Sometimes a book’s title just rings true. For a huge section of the American populace, myself included, it’s not much of an intellectual leap to believe you can meet God in a hot cup of coffee. After all, my first sip in the morning might as well be the words “let there be light,” since my response is invariably “it’s good.” In this book, though, Weissman introduces readers to a coffee-fueled world far beyond the simple brew most people love.
God in a Cup is not about the great wide world of coffee production, nor is it the history of the blessed bean; the story told is much more, well, specialized. Weissman immerses herself in the culture of high-end specialty coffee, focusing on a handful of industry players. This isn’t Starbucks she’s talking about, but a group of young, entrepreneurial companies and men who are, as the subtitle suggests, obsessive in the “quest for the perfect coffee.”
As Weissman explains it, there have been three waves of coffee companies in this country. The first, beginning in and around World War II, was the freeze-dried, vacuum packed crowd who brought us (shudder) instant coffee. Their bottom line was money, and so they commodified the market, mixing in vast quantities of low-quality beans to deaden the American pallet and increase their profit margin. The second wave began in the late 60s and was made up of a mixture of Americans and northern European immigrants. These guys focused on resurrecting old world styles of roasting and sought to put flavor back into coffee. To many, this wave reached its peak in the mid-90s, most notably through the ascendancy of Starbucks. The third wave, Weissman’s main focus, is trying to take coffee somewhere even better.
The central characters of this next generation are energetic, passionate and interested in both creating great businesses and raising the quality of coffee farming around the world. There’s Geoff Watts of Intelligentsia, the so-called “rock star” of the group who everyone loves; Peter Giuliano of Counter Culture, Geoff’s close friend who seems a little more grounded; and Duane Sorenson of Stumptown Coffee, the individualist, standing by himself out in left field. It’s almost immediately clear that Weissman has a great affection for these guys, and a clear tenderness comes through her writing, especially for Geoff and Peter. From a certain point of view, it’s understandable. She spent a lot of time with them, traveling all over the coffee growing world, while researching the book. And there’s nothing like the road to bring you closer to someone. On the other hand, this attitude gave me some hiccups as a reader since it created something of a mixed narrative.
Michaele Weissman is an accomplished author and journalist, and the detached tone I would expect from those credentials is dominant in parts of the book. She presents facts and history, and allows the interview subjects to tell the story for her. In other places, though, she becomes part of the story. There are sections, especially the ones focusing on her “trips to origin” (coffee growing countries), where the narrative suddenly becomes a travelogue. Now, I don’t object to a mixing of styles, but there does need to be a certain consistency in the blending. As a reader, I didn’t pick up on that sort of directed intention, which left me feeling a little confused as to what exactly I should expect from the book.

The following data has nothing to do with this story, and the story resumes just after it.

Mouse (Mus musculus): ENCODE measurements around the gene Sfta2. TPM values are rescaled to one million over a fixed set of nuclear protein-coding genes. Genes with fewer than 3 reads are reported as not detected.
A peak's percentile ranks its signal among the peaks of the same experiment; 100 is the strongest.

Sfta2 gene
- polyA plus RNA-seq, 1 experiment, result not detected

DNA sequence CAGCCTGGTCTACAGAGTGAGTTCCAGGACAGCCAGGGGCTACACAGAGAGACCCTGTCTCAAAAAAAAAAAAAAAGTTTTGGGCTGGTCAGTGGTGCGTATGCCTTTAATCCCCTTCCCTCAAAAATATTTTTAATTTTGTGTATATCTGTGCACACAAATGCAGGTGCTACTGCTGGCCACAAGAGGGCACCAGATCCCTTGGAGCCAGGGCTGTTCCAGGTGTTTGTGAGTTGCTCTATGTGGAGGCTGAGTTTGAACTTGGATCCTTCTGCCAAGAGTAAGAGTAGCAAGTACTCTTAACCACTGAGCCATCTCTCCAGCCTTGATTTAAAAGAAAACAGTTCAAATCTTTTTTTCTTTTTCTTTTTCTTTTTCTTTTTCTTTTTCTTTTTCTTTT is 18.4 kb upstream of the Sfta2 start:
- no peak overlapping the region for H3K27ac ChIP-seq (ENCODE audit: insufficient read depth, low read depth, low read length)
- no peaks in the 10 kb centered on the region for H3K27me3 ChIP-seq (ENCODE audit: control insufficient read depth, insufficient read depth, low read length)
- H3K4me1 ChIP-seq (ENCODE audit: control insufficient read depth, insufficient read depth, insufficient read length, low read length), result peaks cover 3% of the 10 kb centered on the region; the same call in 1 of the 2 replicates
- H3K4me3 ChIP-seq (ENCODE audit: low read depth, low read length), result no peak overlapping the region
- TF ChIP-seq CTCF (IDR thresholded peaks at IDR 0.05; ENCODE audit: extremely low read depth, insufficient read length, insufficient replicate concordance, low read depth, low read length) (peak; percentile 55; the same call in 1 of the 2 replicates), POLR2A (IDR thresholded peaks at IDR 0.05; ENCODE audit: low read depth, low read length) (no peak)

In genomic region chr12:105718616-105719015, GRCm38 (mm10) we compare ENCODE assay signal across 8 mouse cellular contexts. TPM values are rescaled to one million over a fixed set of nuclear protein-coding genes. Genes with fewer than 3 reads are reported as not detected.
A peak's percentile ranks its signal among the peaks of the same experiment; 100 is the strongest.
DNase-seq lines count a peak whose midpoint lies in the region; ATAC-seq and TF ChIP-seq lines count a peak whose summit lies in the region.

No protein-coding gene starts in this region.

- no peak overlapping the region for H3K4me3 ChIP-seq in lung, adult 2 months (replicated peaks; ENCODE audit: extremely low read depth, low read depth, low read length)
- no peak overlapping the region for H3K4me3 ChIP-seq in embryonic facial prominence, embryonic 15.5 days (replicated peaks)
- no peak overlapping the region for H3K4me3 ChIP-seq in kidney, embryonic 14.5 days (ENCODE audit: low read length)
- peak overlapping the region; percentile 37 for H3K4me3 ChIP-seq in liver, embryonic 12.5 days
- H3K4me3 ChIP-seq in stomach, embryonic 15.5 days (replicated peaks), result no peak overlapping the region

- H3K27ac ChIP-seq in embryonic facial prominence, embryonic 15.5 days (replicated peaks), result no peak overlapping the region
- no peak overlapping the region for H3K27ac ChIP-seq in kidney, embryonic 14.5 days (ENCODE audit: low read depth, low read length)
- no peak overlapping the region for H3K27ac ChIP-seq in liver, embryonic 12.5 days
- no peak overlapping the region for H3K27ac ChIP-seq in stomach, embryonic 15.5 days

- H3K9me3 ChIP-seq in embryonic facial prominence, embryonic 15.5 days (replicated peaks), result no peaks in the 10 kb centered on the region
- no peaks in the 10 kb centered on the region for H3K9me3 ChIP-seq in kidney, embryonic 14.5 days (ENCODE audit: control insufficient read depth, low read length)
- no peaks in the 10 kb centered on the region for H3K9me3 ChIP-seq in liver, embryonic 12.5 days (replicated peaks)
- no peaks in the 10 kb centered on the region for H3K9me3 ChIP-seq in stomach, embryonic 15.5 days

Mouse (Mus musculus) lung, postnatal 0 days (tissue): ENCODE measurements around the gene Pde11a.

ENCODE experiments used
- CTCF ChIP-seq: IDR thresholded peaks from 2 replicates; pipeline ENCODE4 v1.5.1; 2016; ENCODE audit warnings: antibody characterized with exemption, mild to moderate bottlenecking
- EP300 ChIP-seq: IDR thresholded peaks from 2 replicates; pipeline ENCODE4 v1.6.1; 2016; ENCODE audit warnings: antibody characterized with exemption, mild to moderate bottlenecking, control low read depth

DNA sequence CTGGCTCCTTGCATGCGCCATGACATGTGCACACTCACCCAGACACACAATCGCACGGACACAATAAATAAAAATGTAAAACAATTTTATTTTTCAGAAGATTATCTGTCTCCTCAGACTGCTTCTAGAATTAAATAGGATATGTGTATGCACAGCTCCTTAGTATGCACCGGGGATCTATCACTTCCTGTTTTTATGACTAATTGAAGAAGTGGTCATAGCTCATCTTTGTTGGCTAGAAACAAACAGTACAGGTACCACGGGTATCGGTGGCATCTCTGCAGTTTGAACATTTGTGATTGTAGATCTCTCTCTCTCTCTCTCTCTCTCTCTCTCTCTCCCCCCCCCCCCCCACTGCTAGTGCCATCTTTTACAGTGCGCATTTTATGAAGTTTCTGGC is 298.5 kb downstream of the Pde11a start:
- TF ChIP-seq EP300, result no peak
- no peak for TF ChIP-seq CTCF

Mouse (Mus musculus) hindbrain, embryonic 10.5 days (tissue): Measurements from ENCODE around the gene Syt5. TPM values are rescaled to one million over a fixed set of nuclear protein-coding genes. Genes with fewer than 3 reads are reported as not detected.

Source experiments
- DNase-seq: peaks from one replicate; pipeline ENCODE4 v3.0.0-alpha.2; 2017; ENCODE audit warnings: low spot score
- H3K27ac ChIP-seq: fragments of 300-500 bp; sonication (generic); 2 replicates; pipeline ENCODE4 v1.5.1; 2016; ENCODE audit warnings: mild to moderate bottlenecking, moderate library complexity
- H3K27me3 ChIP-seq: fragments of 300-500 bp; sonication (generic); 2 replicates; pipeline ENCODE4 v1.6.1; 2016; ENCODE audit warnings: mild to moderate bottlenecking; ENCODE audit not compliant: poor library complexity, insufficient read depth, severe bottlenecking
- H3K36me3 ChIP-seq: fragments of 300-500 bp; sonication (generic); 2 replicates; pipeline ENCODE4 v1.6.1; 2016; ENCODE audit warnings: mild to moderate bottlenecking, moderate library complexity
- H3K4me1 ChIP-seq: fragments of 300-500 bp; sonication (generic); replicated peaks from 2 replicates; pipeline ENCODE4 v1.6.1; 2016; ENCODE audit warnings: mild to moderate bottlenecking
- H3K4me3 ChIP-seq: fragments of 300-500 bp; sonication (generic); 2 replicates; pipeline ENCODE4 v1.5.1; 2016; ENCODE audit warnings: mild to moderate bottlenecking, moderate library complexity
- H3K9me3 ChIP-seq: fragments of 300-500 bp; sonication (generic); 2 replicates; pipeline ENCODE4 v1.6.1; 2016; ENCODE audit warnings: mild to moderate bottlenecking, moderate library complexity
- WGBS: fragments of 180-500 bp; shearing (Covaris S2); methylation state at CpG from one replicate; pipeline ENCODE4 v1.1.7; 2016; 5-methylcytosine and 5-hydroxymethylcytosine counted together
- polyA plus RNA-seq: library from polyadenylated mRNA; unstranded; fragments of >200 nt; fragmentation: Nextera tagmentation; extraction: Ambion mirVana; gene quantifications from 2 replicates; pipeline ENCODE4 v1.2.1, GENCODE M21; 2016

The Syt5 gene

Execution issues aside, the specialty coffee industry is an interesting and conflicted world. Most of the people Weissman talks to are torn between a desire to serve the best coffee in the world and what seems like a genuine drive to help coffee farmers. Coffee is the second most traded commodity after oil, and yet its farmers are among the poorest people in the world. There is a vast array of reasons for this dichotomy, but the third wave guys are trying to help by placing the focus on quality. Their general philosophy is that if farmers learn how to produce better beans, buyers will pay more for it, putting more money in the farmers’ pocket. Of course, it’s not that simple. There are cooperatives, exporters and even whole governments standing between coffee growers and consumers. It’s a complicated issue which, even if the specialty model works, will not be easily untangled. If nothing else, I think the book does an excellent job of helping the reader become aware of the network through which coffee flows.
More often than not, when I read about food, I want to run out and try the new or the special right away. I didn’t find that after finishing God in a Cup. Maybe it’s that I’m too ensconced in my own morning rituals, or it could be that I wasn’t meant to. The coffee industry, especially as described in this book, is a people industry. There are significant relationships made between farmers and roasters, and sometimes that even extends to the drinkers as well. All along the way, there are real people involved in the production and, since people are God’s business, perhaps there’s more to the title than a suggestion of great taste. It was discussed in the book that if people pay more for their coffee, more can get back to the farmers through the right channels. That idea stuck with me and I think opens up an interesting new philosophy in my own consumerism. Weissman’s book encouraged me to think differently about my life, and that’s something I always appreciate in good writing.